In the end it makes the language semantics more difficult to understand - and not because of usability purposes, but only to allow somebody to create things in the language which are already part of the language (even if implemented in the libs). And do we really need this kind of extensibility? You may think that having something is better then having it not, but all things come to a price and why do we want to pay this price for something we don't really need?

    All the above extensibility schemes have their limitations. Even with Lisp-Macros you can't create real transparent continuation support. Even with Haskells clever type and module system they still had to create syntax to support monads in the way they have it now. And in Ruby you have to pay with slow execution and the loss of compiler-time validity checks which could lead to hard to find errors.

    In fact most programmers never ever have to change the system libraries. Extend them? Maybe, to a certain degree. But its always possible to add functionality to a language by writing libraries. Maybe you can't use those extensions in the same way you can use the build in features, but is this such a problem? In fact it even has the advantage to make code better maintainable because it's always easy to distinguish between 'safe' language base-stuff and 'maybe faulty' self-written-stuff.

    In the early days of computer science, the design of programming languages was new, new algorithms and data-structures were invented 'every day' and in those times it really seems to be risky and to prohibitive to put to much things directly into the language. So after having experienced the difficulties tointegrate new concepts in rigid languages like Fortran it's understandable that the trend went in the direction of creating better extensible languages. But the times have changed. When did you really have invented a new basic algorithm or data structure? All those basic use-cases are well known for some time now and in most domains they simply don't change this often.

    So we simply don't need this much extensibility today if the language provides enough features on their own.

  • Better compilation.

    In fact its the opposite: A program in a rich language can be much easier compiled to an efficient native program simply because the compiler has more knowledge about the program. Sure, the compiler gets bigger, but it don't have to guesstimate what the programmer really wanted and more optimizations are possible.

    Fortran is still in use because the use of its array and matrix features which are build into the language allows easy vectorization and thus high-performance programs on otherwise hard-to-build-for computer architectures.

    Also lots of novel optimization techniques are possible. What about a collection class which isn't fixed to a certain implementation but where the compile decides which implementation to use depending on usage patterns, maybe even with the possibility to change this implementation after profiling at runtime? This would be impossible if the collection-type is implemented in a lib, because lib-code is like every-code or the compiler and it simply don't know about lots of optimization opportunities. But if the collection is part of the language the compiler is able to chose how to implement it, depending on how the collection is used. May indexed accesses? Use a array-based implementation. Many insertions and deletes? Use a linked-list one.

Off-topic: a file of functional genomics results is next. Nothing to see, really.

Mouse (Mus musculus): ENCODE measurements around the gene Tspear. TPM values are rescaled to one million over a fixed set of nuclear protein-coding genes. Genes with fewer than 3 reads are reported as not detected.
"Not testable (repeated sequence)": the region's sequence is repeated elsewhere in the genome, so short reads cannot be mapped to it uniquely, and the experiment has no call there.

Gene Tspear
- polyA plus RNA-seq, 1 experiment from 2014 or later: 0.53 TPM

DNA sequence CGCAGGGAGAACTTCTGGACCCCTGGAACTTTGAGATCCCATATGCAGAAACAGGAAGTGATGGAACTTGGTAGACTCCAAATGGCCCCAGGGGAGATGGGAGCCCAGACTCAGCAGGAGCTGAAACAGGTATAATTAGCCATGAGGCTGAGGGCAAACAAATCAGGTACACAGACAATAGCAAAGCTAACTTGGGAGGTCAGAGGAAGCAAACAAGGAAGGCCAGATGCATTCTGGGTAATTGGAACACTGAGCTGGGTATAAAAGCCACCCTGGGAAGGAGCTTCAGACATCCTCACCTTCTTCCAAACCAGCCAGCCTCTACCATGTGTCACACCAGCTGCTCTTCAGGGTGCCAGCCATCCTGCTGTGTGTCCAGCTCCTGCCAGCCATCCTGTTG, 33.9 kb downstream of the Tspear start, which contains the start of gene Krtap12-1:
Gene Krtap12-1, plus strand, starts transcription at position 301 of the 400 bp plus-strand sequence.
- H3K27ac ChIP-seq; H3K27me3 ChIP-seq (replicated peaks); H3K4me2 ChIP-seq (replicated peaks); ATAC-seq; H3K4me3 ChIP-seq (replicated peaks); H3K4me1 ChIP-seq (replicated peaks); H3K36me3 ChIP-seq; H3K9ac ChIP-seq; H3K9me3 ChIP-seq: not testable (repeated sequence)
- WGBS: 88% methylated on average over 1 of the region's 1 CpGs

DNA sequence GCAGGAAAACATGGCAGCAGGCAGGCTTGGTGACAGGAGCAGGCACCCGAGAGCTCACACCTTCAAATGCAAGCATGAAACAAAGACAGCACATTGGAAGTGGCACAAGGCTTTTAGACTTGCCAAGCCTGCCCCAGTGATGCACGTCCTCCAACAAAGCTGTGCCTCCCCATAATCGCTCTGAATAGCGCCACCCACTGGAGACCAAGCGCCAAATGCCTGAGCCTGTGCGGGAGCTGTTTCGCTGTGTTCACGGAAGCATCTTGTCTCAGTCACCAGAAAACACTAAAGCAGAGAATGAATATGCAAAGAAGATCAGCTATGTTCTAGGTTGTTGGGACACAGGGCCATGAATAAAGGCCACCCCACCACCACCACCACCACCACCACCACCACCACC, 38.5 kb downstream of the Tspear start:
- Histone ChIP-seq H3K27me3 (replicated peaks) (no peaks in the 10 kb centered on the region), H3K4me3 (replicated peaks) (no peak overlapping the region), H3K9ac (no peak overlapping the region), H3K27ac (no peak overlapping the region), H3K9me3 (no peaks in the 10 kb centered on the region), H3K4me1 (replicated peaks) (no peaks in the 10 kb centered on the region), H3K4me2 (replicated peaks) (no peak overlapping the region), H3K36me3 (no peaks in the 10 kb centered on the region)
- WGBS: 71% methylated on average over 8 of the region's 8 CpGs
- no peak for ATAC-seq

This ideas here could and should be extended to more higher-level structures. Collections are very basic but also very often used and thus crucial for efficient implementation and performance.

But also things like concurrency, component based architectures, data-base-access/persistence etc. can really benefit from being part of the language. Instead of writing something like

result = db.query("select name, value from data");
name = result["name"];
value = result["value"];

which is very error prone and inefficient to compile, we could have something like this:

select name, value from;
// name,value are stored directly into variables above

This would be easier to write, the compiler could check for syntax errors at compilation time, could automatically cache queries, do optimizations etc.

I believe that the minimality principle which is applied in most of of todays languages is in fact obsolete and should be questioned by everyone who starts to design a new programming language. Many languages did this to a certain degree but why stop there? Why not try to find all the common patterns programmers are doing and reimplementing each and every day and putting them directly into the language? Instead of researching of 'domain specific' languages, why not simply invent a language suited for the domain of every-day programming?